Interrupts?

Interrupts?

Postby mamcgu » Mon Feb 04, 2013 10:23 pm

I am new to this processor/language and on reading the manual see no provision for interrupts, i.e. executing a certain routine on the change of state of a pin. The closest it comes is the Pulsin operation. Is this really all? In one of the applications I need to do, I must listen for sound echoes and do arithmetic on the times they come in. The echoes may be seconds apart.
Does the program pause during the execution of the Pulsin instruction?
Thanks,
Mark
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Re: Interrupts?

Postby admin » Tue Feb 05, 2013 2:19 pm

The PULSIN and PULSOUT are blocking functions. Nothing else happens while they are executing except the background counter increments.

The manual on the web site matches firmware 0.63 and earlier. The latest firmware 0.64 is in testing and has external interrupt support on rising or falling edges on a few pins. The release date is Feb 14 or maybe a little earlier. The other enhancement is an instruction to communicate with the DHT-11 type humidity and temperature sensor.

With the interrupt support you will be able to perform a foreground task while waiting for events to occur. The interrupt causes a copy of the background counter to be stored when the interrupt occurs. You will know within 100us when the interrupt occurred even if you don't handle the event immediately.

Hope this helps.
Daniel
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Re: Interrupts?

Postby mamcgu » Tue Feb 05, 2013 10:31 pm

I assume there is a way to update my board with the new firmware...?
Mark
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Re: Interrupts?

Postby admin » Wed Feb 06, 2013 11:30 am

Yes, there is a way to update the firmware. If you see an updated manual and you would like the new firmware, send an email with the serial number on the bottom of the module and we will supply you the firmware and a recipe to install it on your module. All the recent fixes have been small bug fixes that occur very infrequently or under special circumstances. If we ever discover something big we will post it here and send e-mail to all the affected owners.
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Re: questions

Postby mamcgu » Sun Feb 10, 2013 9:52 pm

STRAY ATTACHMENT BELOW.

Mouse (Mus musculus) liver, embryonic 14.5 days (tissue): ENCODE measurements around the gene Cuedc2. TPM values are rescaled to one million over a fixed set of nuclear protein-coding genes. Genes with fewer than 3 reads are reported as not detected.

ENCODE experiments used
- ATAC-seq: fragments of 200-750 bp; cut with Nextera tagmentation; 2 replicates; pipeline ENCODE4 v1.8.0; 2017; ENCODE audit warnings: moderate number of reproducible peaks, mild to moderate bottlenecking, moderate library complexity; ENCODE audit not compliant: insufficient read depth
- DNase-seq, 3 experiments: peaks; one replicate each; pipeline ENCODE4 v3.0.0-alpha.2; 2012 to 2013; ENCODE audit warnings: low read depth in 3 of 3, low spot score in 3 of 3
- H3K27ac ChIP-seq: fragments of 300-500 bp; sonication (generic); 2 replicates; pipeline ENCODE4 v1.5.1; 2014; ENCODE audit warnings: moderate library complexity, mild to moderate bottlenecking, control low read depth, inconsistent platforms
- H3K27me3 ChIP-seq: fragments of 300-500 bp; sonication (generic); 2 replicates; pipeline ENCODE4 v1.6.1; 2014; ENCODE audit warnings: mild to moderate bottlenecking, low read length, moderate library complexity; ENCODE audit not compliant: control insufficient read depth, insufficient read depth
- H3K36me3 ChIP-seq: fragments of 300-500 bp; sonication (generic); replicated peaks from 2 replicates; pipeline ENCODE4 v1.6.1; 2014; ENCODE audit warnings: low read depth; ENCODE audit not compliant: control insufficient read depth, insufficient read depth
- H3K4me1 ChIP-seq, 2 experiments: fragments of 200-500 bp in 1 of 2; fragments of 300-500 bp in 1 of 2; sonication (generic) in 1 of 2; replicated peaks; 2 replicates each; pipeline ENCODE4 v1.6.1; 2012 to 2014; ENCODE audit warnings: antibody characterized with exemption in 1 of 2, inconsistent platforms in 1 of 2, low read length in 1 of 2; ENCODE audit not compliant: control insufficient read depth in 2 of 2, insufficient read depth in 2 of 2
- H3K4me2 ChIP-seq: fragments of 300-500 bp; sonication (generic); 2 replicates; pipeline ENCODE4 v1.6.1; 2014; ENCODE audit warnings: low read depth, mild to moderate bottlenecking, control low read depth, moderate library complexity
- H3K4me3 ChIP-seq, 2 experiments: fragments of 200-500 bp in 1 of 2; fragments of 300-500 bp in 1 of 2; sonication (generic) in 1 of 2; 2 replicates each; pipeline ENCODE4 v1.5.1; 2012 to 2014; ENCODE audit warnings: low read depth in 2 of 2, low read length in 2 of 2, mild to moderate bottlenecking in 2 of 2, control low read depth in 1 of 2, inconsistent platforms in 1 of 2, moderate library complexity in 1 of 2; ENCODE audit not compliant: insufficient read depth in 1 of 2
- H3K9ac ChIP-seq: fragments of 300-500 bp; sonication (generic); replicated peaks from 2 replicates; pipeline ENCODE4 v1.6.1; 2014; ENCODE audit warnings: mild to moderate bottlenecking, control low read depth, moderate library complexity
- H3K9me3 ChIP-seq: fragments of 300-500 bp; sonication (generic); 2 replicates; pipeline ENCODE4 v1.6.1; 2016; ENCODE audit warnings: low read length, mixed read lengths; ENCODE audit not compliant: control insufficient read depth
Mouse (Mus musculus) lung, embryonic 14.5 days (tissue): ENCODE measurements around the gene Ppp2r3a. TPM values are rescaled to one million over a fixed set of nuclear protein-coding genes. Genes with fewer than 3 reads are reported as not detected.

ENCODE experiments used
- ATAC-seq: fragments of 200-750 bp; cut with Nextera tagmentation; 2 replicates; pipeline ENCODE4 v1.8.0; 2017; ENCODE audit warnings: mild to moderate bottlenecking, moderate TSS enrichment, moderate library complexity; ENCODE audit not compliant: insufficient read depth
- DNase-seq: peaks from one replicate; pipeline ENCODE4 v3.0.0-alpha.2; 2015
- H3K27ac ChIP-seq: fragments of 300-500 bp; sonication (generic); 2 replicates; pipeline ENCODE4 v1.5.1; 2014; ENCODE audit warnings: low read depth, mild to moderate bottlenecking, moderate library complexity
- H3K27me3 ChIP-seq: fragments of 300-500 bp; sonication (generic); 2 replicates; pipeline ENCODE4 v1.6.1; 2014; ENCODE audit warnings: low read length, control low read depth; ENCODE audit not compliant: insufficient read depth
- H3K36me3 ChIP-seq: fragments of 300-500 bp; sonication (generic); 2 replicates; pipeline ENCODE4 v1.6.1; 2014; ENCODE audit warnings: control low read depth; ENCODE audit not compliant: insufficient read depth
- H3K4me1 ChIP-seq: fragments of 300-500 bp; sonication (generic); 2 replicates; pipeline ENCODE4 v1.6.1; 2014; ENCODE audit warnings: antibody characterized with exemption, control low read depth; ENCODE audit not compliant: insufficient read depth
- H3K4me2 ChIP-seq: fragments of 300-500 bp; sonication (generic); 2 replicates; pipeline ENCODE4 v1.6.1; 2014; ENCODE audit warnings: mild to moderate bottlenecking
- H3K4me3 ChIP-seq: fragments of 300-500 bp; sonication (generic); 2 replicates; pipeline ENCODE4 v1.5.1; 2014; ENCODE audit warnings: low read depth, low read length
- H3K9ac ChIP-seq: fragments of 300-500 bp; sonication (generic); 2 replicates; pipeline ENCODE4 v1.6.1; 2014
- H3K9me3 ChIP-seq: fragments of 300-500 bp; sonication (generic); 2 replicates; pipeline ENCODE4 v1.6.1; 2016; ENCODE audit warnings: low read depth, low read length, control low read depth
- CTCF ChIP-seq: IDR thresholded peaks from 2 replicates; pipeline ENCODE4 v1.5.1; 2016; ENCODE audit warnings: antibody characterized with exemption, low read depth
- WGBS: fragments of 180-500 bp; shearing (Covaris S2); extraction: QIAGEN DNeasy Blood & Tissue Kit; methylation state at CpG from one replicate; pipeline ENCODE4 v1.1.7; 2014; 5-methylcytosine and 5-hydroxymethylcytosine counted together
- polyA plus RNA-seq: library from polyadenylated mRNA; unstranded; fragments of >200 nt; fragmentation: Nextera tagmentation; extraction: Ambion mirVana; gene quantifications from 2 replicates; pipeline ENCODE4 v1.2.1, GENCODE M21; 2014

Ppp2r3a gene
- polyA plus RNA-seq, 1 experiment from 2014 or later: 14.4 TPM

I have been reading the manual and have a few questions:
If I wanted to convert a number, say and integer, to ascii for display on an lcd, which command should I use--bin$, bstr, byte$, or bytestr?
Is the ad# in inadc the pin number? or What?
Do peek and pike address nonvolatile memory? If so what should one use in <address>? How would you calculate this number? Is it in program space?
Is Port a pin? Or some combination of pins? How assigned?
Thanks,
Mark
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Re: Interrupts?

Postby admin » Sun Feb 10, 2013 11:12 pm

Hi Mark

"If I wanted to convert a number, say and integer, to ascii for display on an lcd, which command should I use--bin$, bstr, byte$, or bytestr?"
Functions that return a string end in a $. BIN$ and BYTE$ will convert integer to ASCII representation (strings). BIN$ will produce a string on 1's ans 0's and byte$ will produce a string with characters from 0-9 in the string.

"Is the ad# in inadc the pin number?"
ad# is the pin number on the module. Valid numbers are 6, 7, 8, 10, 12, 13, 15, 21, 22, 24-29, 36. The description in the manual is terrible, it will be fixed in the next revision.

PEEK and POKE is constrained to be in the area of the peripheral registers of the LPC2136 and is intended (only) to control the on chip peripherals. You can't PEEK or POKE into RAM or FLASH.

PORT can take only two values, 0 and 1, and is the IO port number of the LPC2136. The LPC2136 has two 32-bit registers that control the digital states on the pins. The pin direction is set with PINMODE. The mapping from module pin number to LPC2136 bit in PORT0, 1 must be taken from the schematic. Use IND and OUTD instead to control individual pins.

I hope this helps.
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